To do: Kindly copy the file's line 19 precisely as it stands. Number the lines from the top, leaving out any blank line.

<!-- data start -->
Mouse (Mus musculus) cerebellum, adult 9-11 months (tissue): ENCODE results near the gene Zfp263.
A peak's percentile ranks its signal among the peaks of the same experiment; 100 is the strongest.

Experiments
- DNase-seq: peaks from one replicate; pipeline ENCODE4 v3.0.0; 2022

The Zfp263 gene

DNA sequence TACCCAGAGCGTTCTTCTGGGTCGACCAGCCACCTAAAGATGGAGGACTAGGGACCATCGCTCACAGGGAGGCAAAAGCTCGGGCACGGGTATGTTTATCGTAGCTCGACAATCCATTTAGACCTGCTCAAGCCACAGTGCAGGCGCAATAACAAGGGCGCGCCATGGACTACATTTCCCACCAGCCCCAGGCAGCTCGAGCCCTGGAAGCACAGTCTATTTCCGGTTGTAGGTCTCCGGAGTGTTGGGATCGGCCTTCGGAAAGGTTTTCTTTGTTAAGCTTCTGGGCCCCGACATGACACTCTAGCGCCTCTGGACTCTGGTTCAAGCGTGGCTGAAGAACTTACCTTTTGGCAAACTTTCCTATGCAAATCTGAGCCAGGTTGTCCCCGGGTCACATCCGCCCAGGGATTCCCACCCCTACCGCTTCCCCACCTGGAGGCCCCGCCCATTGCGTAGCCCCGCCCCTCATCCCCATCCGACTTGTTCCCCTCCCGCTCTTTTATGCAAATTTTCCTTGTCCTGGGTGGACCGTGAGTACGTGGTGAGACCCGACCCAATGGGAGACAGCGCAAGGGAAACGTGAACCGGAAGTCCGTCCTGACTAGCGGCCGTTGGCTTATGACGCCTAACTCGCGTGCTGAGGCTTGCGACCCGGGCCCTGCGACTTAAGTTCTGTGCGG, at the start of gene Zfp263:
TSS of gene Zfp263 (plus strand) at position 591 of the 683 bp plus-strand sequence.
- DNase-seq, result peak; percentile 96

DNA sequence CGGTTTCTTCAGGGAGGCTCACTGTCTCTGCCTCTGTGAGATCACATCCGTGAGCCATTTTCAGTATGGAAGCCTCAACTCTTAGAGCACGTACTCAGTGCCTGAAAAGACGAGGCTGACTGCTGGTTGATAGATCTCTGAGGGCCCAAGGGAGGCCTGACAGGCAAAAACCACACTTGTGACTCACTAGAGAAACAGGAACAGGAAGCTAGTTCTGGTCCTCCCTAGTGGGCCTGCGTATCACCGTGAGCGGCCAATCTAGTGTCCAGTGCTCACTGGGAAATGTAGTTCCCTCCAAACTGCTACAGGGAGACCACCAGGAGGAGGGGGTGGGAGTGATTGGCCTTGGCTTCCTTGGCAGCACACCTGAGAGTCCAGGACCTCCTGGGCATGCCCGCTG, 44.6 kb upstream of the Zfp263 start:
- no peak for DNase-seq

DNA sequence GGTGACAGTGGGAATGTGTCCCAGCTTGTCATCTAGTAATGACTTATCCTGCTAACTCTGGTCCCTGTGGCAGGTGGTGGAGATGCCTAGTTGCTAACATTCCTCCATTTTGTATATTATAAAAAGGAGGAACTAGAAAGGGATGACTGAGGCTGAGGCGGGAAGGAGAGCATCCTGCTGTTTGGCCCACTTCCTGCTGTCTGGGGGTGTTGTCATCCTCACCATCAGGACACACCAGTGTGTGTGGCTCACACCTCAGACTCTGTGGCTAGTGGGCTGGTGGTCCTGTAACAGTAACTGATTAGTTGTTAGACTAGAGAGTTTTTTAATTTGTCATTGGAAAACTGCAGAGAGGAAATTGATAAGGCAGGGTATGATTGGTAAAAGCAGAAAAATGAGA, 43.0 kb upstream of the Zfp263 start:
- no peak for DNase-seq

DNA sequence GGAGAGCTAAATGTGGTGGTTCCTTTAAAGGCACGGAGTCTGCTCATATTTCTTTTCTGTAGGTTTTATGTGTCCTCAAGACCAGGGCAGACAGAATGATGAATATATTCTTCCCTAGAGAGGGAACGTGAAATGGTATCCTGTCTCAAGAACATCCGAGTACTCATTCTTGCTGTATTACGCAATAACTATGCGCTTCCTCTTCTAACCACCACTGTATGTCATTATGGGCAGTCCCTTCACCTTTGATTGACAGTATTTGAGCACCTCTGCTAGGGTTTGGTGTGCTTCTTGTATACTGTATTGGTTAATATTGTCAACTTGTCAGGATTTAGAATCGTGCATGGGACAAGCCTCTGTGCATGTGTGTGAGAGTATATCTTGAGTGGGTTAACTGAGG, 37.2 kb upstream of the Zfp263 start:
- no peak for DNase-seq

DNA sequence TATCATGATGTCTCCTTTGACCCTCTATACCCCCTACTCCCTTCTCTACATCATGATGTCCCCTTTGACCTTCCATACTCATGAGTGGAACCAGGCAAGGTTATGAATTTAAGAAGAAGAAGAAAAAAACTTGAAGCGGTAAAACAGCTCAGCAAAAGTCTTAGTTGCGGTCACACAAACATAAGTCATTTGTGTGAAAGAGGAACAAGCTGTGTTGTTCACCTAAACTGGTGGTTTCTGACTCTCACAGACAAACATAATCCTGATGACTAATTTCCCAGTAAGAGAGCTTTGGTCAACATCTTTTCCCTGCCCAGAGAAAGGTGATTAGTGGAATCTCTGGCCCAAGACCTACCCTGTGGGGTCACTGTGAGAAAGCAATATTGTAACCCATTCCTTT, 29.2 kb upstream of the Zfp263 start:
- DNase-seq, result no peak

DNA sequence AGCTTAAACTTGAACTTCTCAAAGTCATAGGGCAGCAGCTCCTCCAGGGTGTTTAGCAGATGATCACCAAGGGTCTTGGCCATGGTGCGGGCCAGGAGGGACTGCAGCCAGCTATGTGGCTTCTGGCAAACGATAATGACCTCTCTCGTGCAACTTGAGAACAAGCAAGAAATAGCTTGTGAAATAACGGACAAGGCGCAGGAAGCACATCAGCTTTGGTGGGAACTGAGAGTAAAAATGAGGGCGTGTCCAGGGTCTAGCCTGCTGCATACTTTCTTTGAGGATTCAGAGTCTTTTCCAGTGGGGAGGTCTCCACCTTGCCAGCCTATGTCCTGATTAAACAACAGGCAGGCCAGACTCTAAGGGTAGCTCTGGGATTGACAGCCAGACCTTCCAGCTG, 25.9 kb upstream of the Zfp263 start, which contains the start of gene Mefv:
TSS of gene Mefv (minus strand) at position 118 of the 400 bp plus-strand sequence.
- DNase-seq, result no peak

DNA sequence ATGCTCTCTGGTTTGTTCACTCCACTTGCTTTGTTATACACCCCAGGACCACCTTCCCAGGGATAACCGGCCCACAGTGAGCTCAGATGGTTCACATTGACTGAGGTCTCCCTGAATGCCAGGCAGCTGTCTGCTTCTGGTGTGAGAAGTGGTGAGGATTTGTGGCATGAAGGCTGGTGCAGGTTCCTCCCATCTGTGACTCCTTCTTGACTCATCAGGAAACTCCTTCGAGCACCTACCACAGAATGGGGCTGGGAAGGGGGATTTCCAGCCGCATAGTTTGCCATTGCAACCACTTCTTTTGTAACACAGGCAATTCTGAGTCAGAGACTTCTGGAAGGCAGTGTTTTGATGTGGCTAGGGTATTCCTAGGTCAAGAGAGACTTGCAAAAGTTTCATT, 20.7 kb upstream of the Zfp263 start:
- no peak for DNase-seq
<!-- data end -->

- DNase-seq, result no peak